One purpose of the RIFS is to allow processing time for the receiving device to process the final modulation symbol 274 and prepare the ACK data 280. During the RIFS, a receiver may perform several processes. For example, a receiver may demodulate the final modulation symbol 274, decode the FEC encoded blocks that end in the final modulation symbol 274 (such as FEC#n−1 268 and FEC#n 269), check the CRC for each FEC encoded block to determine whether to acknowledge or negative acknowledge each FEC encoded block, generate the BA bitmap, and prepare to send the ACK data 280. The processing time for some of the receiver operations may vary with the channel conditions. For example, at one data rate, the receiving device may use more processing time to decode each FEC encoded block than at another data rate. A determinable portion of the RIFS may be allocated for decoding the FEC encoded blocks that end in the final modulation symbol 274 depending on the data rate or other channel conditions.

FIG. 3 depicts a flow 300 with example operations related to determining the RIFS in accordance with an embodiment of this disclosure.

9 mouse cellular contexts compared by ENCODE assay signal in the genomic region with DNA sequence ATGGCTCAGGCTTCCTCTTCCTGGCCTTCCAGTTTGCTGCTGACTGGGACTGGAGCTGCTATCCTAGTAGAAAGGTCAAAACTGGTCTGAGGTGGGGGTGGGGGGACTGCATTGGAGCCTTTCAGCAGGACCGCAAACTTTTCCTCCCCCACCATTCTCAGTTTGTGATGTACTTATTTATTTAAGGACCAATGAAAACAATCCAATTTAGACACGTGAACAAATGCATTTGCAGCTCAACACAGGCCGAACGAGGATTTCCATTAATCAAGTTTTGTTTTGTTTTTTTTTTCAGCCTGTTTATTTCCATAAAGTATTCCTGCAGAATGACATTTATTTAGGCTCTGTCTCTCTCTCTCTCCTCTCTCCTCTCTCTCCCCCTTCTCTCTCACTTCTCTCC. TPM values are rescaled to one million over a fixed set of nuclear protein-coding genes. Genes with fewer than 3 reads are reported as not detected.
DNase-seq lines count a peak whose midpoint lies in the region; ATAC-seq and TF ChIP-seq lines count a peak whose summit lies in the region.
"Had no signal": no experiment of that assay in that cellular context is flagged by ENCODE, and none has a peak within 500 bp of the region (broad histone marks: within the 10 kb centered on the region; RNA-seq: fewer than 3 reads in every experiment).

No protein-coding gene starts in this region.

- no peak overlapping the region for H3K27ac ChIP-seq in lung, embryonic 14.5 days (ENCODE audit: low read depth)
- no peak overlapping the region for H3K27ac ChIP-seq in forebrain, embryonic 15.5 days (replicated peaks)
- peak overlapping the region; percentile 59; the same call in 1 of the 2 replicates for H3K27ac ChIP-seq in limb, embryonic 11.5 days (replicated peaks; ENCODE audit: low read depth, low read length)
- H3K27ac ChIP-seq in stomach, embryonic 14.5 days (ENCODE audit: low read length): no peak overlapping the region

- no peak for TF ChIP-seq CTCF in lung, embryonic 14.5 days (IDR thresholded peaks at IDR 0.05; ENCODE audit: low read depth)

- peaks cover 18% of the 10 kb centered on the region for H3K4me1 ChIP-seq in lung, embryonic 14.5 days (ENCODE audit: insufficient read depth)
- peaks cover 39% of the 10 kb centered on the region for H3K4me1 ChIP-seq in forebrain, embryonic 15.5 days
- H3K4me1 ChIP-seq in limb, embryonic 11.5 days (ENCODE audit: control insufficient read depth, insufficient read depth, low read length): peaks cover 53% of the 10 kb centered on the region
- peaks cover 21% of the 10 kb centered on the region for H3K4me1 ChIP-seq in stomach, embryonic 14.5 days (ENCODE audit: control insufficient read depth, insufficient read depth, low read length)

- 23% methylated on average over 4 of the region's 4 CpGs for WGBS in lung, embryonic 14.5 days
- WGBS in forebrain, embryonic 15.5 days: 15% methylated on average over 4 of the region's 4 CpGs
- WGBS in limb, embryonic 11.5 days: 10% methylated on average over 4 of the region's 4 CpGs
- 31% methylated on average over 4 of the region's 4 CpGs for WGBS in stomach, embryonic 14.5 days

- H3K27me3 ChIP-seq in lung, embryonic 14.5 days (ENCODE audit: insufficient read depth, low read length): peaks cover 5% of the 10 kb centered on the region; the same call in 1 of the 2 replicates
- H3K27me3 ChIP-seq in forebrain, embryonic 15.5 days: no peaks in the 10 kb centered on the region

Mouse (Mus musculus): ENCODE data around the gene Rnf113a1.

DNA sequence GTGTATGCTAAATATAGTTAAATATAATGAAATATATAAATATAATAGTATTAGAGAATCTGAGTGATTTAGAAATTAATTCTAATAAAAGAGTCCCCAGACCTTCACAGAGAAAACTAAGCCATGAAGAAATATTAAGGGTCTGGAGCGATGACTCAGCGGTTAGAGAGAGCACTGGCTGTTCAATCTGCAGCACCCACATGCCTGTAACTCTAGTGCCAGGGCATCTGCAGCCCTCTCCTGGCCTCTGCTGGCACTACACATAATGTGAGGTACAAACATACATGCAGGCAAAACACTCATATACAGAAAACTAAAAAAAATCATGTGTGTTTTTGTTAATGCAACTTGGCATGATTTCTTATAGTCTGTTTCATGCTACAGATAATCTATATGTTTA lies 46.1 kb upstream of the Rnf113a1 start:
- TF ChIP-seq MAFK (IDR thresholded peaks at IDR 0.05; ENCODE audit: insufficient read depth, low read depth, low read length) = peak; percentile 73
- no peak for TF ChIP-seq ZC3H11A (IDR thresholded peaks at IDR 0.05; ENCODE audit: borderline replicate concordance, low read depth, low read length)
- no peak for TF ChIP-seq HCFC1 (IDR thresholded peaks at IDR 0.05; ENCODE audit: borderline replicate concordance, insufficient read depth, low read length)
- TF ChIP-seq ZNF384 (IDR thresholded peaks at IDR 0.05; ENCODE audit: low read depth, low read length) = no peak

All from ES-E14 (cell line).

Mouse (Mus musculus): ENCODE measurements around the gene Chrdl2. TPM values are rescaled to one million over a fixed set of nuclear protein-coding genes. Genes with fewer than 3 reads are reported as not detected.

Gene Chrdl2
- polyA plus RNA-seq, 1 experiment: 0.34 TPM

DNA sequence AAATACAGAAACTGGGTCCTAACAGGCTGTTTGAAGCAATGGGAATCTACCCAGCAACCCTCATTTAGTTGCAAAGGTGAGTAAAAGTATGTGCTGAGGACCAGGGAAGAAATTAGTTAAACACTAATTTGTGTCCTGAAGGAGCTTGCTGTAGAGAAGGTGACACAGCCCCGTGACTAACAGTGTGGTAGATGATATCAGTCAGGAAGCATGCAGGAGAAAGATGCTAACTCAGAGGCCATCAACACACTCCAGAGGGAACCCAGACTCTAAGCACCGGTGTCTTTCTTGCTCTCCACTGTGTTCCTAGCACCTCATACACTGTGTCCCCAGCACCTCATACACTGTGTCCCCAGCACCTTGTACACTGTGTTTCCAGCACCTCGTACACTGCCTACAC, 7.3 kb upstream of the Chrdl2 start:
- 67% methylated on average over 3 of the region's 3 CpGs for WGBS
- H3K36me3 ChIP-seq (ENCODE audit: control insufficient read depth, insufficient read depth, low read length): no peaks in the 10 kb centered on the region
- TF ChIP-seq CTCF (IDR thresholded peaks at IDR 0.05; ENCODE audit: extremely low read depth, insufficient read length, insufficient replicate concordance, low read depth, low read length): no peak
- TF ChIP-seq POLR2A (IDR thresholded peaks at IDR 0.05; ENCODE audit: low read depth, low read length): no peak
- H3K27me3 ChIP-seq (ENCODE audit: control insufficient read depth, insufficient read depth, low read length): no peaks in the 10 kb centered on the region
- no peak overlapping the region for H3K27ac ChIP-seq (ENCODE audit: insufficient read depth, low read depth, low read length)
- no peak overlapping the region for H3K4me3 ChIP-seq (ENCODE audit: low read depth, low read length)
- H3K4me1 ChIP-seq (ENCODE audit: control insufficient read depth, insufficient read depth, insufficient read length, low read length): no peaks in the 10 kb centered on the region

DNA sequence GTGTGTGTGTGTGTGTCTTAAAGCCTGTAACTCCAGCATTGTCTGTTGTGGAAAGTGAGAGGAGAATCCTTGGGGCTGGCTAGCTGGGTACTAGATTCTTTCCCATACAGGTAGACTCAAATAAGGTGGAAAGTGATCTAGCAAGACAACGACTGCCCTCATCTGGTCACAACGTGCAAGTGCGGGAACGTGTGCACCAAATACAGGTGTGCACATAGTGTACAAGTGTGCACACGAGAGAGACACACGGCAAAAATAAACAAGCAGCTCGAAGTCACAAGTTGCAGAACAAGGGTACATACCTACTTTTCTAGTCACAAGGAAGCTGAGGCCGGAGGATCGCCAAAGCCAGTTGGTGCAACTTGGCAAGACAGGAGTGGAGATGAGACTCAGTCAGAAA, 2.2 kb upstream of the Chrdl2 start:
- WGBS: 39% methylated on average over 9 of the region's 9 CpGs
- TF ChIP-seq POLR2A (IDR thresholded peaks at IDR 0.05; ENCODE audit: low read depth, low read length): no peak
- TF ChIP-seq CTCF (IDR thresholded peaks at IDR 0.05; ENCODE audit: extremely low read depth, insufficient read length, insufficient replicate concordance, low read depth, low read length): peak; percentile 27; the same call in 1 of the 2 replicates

At block 320, a communication device (e.g., a receiver of a communication device) may receive a PPDU via a communications medium. The PPDU may include multiple FEC encoded blocks and may be received as a series of modulation symbols. As described in FIGS. 8A-8D, the quantity of FEC encoded blocks and modulation symbols may not match. However, depending on channel configuration, maximum PPDU size, FEC encoded block length, etc., it may be possible to determine the number of FEC encoded blocks that end in the final modulation symbol.

At block 340, the communication device (e.g., a RIFS determination module of the communication device) may determine the RIFS based at least in part on a processing time associated with processing the final modulation symbol of the PPDU. Processing the final modulation symbol includes decoding the FEC blocks and preparing an acknowledgment message. The RIFS may define a RIFS time period after a final modulation symbol of the PPDU and before sending an acknowledgment message.